Batman Adventures #12 is the first appearance in comics of Harley Quinn. She actually debuted on the Batman Adventures animated series. The episode was “Joker’s Favor”, first airing on September 11, 1992. It was about a year later she showed up in a comic book, and that issue now sells for hundreds of dollars. She didn’t actually enter the DC Universe for another seven years, but we’re not talking about that comic, because this all about holy grails, and that holy grail is the first time Harley Quinn showed up in print.
The comic itself is very simple, and from a period when comic books were being printed in very high numbers, but actual print runs for individual issues are hard to come by, due to newsstand distribution and multiple distributors. However, we can see how many issues have been graded by CGC through their census. It is possible that comics have been graded more than once, but it is unlikely, as opening a slabbed comic is something that most CGC collectors just don’t do. As of the writing of this article, 2221 copies of Batman Adventures #12 have been graded by CGC, from 2.5 to 9.8. Grades under 9.4 don’t significantly affect the listed value, but can fetch significantly more than ungraded copies.
Most recently on eBay, a graded 9.8 has gone for $1,800. 9.6 Graded copies sold for around $850. These prices are under what is listed in price guides, but with the character slated to star in a major motion picture this year, speculation is very high on this issue. Also expect to not find these kind of prices at conventions, although surprises may happen, and you may be able to negotiate a cheaper price that what a dealer is asking.
Now that we’ve talked about the current significance of this comic, let’s get to the review.
Writer: Kelley Puckett
Penciller: Mike Parobek
Inker: Rick Burchett
Colorist: Rick Taylor
Batman is out of town and Commissioner Gordon’s daughter Barbara is enthralled with him. He lectures her on the danger Batman faces every night and envying him is not something anyone should do. Unknown to him, Barabra has a special costume prepared for a party, Batgirl.
When she arrives at the party, Batgirl looks for her friend throwing the party, not realizing that two shadowy figures are out to kidnap her. She’s shooed away from the back rooms of the party by a security guard who is then felled by a baseball bat to the head, wielded by Joker’s partner in crime, Harley Quinn. However, here she is teaming up with Poison Ivy. She attacks Batgirl,who dodges her blows and grabs her bat. Harley tries a head butt which she’s the worse for, temporarily falling unconscious. Batgirl takes advantage to slip past Ivy by throwing a potted plant, which Ivy jumps to prevent from crashing. Batgirl looks herself in the room where Harley and Ivy were holding a bound and gagged Sandy and untie her, not revealing that she’s her friend Barbara.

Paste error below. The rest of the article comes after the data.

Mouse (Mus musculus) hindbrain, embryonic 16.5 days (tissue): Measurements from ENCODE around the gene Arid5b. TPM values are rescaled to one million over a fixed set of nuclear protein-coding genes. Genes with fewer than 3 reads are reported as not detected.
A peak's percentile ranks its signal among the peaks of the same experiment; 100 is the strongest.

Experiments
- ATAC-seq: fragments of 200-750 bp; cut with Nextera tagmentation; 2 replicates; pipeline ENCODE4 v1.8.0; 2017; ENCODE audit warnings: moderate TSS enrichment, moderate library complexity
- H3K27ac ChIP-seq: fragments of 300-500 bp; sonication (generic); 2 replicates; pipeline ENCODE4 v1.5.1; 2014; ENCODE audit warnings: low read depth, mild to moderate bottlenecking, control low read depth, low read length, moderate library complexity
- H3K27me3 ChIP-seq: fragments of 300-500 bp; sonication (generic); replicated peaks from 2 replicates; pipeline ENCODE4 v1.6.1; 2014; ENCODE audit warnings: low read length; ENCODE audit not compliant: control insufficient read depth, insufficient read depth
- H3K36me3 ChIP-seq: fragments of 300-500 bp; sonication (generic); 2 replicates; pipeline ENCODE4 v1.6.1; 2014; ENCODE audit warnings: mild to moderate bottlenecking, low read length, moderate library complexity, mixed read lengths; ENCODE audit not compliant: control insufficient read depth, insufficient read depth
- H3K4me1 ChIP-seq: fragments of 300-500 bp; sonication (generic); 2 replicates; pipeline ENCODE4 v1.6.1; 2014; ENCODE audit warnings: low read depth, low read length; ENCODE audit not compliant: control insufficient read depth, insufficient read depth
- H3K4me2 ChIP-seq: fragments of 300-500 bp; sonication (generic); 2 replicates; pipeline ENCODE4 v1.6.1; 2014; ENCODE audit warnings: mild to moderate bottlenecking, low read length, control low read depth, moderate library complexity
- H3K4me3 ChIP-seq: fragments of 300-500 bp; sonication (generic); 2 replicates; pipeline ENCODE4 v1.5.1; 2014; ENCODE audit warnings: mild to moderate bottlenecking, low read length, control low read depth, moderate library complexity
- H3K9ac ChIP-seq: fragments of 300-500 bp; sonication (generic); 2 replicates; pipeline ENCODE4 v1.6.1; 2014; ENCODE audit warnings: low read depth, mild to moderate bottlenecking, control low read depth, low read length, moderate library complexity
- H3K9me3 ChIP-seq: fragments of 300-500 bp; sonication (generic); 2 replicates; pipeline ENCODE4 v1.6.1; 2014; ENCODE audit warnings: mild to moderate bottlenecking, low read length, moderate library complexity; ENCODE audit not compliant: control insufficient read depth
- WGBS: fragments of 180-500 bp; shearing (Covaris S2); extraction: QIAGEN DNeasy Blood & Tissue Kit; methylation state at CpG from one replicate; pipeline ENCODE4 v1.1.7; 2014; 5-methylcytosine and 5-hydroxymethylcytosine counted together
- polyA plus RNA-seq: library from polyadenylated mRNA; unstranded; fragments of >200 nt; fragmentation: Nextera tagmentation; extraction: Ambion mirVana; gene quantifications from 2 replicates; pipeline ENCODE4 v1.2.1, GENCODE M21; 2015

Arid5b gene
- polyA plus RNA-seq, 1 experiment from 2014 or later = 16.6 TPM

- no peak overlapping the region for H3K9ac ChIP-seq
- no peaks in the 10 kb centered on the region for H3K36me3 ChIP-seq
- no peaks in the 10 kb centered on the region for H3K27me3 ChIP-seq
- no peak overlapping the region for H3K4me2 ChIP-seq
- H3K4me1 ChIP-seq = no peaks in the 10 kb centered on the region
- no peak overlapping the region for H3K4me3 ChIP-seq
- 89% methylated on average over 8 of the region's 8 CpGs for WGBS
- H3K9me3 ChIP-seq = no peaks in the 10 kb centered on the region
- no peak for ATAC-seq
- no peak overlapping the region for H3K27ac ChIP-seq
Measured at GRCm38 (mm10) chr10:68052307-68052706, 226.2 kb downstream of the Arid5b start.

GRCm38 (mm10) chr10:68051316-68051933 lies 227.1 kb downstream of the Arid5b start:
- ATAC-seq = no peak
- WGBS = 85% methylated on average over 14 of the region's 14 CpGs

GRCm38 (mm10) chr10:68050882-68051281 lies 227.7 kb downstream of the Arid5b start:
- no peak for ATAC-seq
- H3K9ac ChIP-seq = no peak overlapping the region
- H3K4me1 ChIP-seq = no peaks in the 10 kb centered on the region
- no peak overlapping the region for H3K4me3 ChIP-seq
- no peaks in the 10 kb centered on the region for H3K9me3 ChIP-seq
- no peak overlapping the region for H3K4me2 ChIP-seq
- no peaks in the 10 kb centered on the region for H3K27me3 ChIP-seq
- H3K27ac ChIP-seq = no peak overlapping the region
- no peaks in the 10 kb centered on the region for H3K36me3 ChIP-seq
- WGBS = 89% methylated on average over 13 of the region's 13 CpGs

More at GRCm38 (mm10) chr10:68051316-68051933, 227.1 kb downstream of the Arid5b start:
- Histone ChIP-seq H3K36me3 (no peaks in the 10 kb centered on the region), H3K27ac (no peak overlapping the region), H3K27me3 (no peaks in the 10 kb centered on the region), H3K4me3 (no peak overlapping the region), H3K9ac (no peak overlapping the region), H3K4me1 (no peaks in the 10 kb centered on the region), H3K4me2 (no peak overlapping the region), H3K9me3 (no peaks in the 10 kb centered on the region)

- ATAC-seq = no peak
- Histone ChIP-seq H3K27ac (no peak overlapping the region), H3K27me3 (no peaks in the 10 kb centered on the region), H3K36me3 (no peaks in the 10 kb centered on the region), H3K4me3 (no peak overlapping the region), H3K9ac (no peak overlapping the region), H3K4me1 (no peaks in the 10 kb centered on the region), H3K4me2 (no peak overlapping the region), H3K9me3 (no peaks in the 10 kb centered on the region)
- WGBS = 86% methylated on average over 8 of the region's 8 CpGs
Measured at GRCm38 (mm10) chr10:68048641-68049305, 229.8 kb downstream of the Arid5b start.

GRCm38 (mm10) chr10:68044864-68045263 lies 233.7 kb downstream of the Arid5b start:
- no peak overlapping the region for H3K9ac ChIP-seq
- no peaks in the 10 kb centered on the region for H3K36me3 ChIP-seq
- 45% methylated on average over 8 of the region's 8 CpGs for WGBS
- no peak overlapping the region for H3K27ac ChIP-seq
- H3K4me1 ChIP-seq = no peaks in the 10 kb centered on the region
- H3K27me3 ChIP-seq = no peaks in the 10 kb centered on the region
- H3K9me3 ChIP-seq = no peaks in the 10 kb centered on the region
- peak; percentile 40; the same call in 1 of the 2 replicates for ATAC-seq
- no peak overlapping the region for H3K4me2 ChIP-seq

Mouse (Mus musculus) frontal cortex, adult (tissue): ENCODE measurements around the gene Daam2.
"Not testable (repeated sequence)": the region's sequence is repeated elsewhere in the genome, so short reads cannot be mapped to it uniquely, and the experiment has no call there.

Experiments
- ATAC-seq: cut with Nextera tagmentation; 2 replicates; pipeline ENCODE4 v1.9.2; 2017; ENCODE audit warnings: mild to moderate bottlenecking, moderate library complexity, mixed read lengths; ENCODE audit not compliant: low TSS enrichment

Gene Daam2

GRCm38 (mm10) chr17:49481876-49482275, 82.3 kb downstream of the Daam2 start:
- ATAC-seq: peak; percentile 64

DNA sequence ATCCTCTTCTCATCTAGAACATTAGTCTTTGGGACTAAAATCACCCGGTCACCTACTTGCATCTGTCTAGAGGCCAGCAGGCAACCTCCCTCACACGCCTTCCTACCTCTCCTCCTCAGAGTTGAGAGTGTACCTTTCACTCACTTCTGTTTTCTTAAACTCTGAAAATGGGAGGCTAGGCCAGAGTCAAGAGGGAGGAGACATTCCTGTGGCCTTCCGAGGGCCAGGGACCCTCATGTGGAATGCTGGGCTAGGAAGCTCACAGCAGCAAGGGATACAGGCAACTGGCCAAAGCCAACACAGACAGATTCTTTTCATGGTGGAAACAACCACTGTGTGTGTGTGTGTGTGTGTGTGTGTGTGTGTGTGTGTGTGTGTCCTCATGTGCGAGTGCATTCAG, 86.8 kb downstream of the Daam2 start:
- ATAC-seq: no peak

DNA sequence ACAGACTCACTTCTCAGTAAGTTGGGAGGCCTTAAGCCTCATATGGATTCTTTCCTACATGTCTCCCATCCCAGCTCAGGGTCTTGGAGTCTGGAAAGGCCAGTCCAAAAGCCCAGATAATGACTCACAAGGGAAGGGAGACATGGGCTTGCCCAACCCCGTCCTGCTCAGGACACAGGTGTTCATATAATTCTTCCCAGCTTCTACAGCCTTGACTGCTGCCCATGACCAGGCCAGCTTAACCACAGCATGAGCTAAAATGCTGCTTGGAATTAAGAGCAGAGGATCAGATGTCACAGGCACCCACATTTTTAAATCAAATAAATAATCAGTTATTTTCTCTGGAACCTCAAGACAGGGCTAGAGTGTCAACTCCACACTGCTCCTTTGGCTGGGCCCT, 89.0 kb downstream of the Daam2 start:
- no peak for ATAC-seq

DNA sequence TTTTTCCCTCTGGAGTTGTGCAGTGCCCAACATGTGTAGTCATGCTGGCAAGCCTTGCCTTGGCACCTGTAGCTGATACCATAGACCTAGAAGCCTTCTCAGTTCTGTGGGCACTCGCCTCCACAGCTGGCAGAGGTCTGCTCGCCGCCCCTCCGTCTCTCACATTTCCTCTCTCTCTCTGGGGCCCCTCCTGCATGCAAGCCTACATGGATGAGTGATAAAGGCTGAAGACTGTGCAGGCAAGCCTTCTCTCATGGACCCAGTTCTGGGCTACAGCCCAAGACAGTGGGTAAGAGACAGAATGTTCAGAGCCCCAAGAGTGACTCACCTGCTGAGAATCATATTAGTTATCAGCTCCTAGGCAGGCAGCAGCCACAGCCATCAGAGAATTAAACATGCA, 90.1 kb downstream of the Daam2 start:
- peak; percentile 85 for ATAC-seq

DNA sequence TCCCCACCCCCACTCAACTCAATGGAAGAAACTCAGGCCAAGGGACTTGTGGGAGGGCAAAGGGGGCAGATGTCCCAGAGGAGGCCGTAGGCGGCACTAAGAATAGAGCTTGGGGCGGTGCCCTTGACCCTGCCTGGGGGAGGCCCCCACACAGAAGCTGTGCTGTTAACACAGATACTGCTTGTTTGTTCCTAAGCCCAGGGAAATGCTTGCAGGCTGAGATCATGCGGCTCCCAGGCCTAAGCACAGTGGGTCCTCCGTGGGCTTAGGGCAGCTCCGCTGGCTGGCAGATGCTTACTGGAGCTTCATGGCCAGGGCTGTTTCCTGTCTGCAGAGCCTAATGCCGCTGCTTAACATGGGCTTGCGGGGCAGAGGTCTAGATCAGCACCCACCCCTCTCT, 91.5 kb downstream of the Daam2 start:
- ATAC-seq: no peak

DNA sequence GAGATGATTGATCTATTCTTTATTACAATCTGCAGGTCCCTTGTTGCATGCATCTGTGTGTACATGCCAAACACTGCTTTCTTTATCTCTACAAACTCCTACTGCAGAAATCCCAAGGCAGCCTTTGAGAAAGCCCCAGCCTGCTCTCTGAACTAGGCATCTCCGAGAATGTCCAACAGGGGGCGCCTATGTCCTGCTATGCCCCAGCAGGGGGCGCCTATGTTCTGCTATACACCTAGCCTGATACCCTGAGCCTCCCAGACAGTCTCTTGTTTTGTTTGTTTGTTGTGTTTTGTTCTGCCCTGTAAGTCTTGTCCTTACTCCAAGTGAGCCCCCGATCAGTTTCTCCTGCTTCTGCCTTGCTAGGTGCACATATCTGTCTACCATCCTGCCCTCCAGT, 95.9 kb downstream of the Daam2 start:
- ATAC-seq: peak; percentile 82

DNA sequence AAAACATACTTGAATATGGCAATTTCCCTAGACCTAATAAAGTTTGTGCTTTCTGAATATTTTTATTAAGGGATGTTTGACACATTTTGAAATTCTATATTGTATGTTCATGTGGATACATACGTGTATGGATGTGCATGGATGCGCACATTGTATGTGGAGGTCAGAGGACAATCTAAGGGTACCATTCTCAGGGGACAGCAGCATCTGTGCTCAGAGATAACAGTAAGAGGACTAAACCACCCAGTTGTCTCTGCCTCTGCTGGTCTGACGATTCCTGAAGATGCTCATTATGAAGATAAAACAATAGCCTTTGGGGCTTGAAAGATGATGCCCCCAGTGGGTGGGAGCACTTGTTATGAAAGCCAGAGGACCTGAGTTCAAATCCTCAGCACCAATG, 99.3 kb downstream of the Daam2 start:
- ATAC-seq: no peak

They escape out a back door and while Sandy is complimenting Batgirl, they run into Harley Quinn whose first shot takes out one of Batgirl’s costume’s ears. Before she can take a second shot, Harley is struck from behind by a security guard. Two other security guards capture Sandy and knock Batgirl unconscious. She wakes up to find that her, Sandy, Harley and Ivy are all captives of Catwoman!
Catwoman is there to drill through the ceiling to the floor above where a valuable diamond is on display. As Catwoman makes her getaway, Batgirl has Poison Ivy use one of her darts to cut her ropes. She then uses the dart to break the glass upstairs, setting off the alarm. Catwoman send s all of her henchmen to delay the cops downstairs (and get arrested)while she gets away. On the roof, Batgirl snatches the diamond away, but drops it off the roof, and warns Catwoman that if she tries to attack her, she’ll be caught by the police. Catwoman leaves, threatening to remember this insult, while Batgirl looks down at the diamond safely on a fire escape just below the edge of the roof.
Barabara Gordon finds her dad downstairs and assures him that she was nowhere near the action. He asks about her costume, but Barbara has thrown it in the trash to avoid revealing to her father that she was Batgirl.
The story is extremely simple, but it was aimed at a younger audience. At this point, Batgirl’s inclusion in the animated series was not yet established, but planned. Harley Quinn had showed up, and their partnership had been established. The two would go on to be a very popular duo in both the animated series and its comic book adaptations, before they went on to be established as a duo in the mainstream comics universe. They don’t quite mesh as well together here, almost getting in each other’s way. Their fate in the story is uncertain, but I would assume that they escaped through similar means and got away before the police arrived. Since it’s unclear, its a flaw in the story, but does nothing to take the focus away from the real star of the story, Batgirl.
I loved Mike Parobek’s work, and fans of it should seek it out. It’s not at it’s best here, but some of that may be more to Rick Burchett’s inking. Harley Quinn looks a little off from what we’ve come to expect, due to the red domino mask. There are panels that look absolutely gorgeous, but there are some that lack something. Perhaps it’s the memory of the animated series being so much darker, and there just seems to be a lack of ink in some of these panels. It’s still a great book visually, just nothing to make it jump out.
This issue has been collected. Just see the first link below. It is also available digitally, so that is a plus as well, since buying a copy will set you back significantly.
FINAL RATING: 7.5 (out of 10)
It’s very simple, but fun. definitely worth reading digitally or in a collection.